Post # 1
I didn’t know where to post this to, so I apologize if there’s a better place. This is a completely ridiculous situation and am at a loss at how to handle it. I am 21 and set to marry my fiance, who is 24, this September. Families get along just fine; not great but everyone is amicable. I currenlty live at home and have my entire life. I, of course, am making plans to find a place with my future husband and my mom is dead set against it. She had it in her mind that he would be moving in with us (I think?) or we were going to continue to live apart. She absolutely cannot accept me moving out and it is beginning to cause cracks in our relationship and the wedding.
A bit of background, I was in a car accident and paralyzed at 17. We spent a ton of money renovating our home to make it accessible and it very much is. It’s a great place to live in a wheelchair. I think that is one of hte reasons she is so set against it, but I am a very independent person nowadays and I don’t htink it will be an issue finding/modifying our new home. I don’t know how to get her to let go of this though.
Post # 2
winniebee : So many homes are handicap accessible, perhaps she could come along to see a few of them? I can see it will be hard for her to give up her helpmate status. Have you travelled at all with your FI? That might help her to see how you can get along without her help.
Post # 3
Astra : We have never travelled just by ourselves together, but have gone on family trips. We’ve invited her to be a part of our home search but there is always some dangerous flaw she points out or she goes on about all the work we did on our house.
Post # 4
She might be feeling a bit jilted because of the money and time put into the renovations that won’t be necessary once you move out. I think the two of you (or 4 to include your dad and FI) need to sit down and get to the root of her issue here. She should be happy for you to gain some independence with your future husband.
Post # 5
First off, you were 17 when you were injured. So you were technically a minor in her care and she should have made sure her child could navigate the home. And I hope that you will continue to visit after you move out. So it’s not like the renovations were a waste unless she doesn’t want you to ever come see her again.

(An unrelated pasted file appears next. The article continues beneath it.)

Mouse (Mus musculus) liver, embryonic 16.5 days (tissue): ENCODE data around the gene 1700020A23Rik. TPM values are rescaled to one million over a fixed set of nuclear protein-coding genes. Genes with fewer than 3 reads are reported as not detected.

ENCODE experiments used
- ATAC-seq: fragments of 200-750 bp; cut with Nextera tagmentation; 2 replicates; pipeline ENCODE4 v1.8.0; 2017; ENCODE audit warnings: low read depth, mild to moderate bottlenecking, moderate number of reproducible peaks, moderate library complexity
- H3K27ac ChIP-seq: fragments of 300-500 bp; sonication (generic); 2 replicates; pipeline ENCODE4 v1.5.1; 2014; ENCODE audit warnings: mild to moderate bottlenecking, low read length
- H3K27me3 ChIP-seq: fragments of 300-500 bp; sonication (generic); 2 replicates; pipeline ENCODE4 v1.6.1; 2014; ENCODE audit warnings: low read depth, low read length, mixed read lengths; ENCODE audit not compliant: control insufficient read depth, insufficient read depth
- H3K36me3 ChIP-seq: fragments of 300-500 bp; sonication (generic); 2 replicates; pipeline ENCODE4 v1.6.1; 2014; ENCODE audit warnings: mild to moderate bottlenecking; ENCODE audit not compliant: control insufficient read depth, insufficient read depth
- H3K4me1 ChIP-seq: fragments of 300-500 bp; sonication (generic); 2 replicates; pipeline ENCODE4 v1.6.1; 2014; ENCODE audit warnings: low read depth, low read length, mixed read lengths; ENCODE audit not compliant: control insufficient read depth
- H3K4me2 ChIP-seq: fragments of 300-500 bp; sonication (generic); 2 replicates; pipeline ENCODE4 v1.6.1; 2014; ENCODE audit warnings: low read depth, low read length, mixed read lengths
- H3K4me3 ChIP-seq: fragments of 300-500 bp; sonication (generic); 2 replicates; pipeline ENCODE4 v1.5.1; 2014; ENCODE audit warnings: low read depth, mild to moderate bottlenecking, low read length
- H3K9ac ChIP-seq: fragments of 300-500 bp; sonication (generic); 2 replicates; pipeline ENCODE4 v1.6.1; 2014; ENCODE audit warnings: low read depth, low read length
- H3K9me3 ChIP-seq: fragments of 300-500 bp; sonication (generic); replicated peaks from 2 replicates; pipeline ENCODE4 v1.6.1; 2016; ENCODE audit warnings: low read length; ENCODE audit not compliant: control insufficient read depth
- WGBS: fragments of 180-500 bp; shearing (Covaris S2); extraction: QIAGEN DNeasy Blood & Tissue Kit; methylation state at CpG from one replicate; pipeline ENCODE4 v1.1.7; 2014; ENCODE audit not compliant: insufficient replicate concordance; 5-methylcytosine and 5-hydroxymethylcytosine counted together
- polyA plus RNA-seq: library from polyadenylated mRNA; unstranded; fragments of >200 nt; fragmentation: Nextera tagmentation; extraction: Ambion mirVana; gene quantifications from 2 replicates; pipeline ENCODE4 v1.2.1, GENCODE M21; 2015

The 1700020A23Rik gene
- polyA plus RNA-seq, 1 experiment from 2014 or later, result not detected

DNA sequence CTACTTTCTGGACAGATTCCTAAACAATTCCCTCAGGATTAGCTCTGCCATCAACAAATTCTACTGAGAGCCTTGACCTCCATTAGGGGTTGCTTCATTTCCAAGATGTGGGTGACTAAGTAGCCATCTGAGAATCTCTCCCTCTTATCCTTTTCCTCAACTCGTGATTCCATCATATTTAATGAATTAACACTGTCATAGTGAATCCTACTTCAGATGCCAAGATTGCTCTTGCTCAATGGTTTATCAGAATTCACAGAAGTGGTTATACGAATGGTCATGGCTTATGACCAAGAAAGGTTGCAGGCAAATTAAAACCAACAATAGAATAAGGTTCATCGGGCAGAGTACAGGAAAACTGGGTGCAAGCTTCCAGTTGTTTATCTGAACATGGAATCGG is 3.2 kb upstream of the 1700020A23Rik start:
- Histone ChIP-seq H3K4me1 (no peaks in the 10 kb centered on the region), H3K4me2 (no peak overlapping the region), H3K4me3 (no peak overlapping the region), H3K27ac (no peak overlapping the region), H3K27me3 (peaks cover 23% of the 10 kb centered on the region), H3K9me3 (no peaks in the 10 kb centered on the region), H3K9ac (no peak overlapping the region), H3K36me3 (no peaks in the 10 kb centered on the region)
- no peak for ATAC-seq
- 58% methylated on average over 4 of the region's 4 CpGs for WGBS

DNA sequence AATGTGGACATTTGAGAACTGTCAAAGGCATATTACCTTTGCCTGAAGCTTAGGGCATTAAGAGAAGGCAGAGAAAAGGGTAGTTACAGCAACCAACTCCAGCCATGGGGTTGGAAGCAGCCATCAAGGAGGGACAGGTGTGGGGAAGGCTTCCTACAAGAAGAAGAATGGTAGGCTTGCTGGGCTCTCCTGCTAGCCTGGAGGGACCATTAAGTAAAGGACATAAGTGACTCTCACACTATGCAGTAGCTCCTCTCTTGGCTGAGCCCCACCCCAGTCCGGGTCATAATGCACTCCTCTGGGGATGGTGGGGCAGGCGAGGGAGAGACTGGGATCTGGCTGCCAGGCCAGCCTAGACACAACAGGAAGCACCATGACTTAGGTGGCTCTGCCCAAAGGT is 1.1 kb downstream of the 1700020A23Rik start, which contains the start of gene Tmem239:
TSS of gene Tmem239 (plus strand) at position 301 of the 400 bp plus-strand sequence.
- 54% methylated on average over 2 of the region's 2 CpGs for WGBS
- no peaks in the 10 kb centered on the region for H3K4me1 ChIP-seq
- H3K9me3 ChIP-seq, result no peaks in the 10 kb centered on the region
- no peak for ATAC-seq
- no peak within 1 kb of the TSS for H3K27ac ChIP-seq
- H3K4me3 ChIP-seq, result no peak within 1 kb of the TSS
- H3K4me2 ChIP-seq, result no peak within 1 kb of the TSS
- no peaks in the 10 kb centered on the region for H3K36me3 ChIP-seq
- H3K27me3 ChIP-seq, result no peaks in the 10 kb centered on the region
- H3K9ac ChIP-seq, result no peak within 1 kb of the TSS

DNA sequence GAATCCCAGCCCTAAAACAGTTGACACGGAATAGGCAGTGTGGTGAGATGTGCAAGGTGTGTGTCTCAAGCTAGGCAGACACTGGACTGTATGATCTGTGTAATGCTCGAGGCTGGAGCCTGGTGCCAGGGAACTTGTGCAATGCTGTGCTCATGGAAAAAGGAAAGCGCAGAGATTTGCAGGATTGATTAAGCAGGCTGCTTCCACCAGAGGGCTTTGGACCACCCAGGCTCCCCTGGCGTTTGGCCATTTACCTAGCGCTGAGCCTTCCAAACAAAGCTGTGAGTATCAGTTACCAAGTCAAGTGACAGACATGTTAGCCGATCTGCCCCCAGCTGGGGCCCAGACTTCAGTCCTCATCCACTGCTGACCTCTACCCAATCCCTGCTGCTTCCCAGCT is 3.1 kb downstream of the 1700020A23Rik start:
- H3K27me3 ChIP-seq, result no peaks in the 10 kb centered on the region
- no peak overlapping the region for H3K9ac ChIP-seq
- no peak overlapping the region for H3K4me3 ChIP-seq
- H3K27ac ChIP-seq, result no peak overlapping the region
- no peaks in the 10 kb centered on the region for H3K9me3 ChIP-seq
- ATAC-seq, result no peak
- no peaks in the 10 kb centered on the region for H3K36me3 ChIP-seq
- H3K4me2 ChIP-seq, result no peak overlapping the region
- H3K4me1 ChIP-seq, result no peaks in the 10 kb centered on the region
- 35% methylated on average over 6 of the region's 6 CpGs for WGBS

I wouldn’t argue this point with her. But every time she mentions that she’s “against” you moving out, gently remind her that you are an adult and are perfectly capable of making your own decisions. Then shut the conversation down. Just because independence is more difficult to achieve for you doesn’t mean that you should give up on getting it and definitely doesn’t mean you should be stuck in the role of perpetual child with your parents caring for you.
Your mom is worried and she is having trouble imagining you navigating the world without her help. But you are an adult and she doesn’t get a say in your decisions. Keep reminding both you and her of that.
Post # 6
winniebee : Just curious, if you’re very independent, why do you still live at home currently? Maybe she thinks you’re not so independent yet.
Post # 7
- Wedding: May 2015 - St Peter\'s Church, East Maitland, and Bella Vista, Newcastle
It sounds to me like she still sees you as a child she needs to look after, rather than an independent adult capable of looking after herself. Keep reminding her that at 21, you are legally an adult, more than capable of making your own decisions and your mind will not be changed on this.
Post # 8
thepearring : Circumstance mainly. I got my AA from a local community college and just lived at home as it was clearly accessible and had help if/when I needed it. My family and especially mom definitely do help me out with things, but nothing my fiance couldn’t also do or I could find another way or take longer to do.
Post # 9
I think you should talk to her about it. Like a genuine conversation. Be careful not to argue or be compative. Instead, try to get to the actual root of her problem. She’s probably scared for you. I kind of doubt the reno money is the real issue here, but maybe she’s putting it off on that instead of talking about her fear.
Don’t go into the conversation trying to change her mind. It’ll only lead to an argument. Hear her out and talk about how you’re nervous too, but it’s something you have to do. Tell her you hope she can help you get settled into the new place, and remind her that you will come back and visit.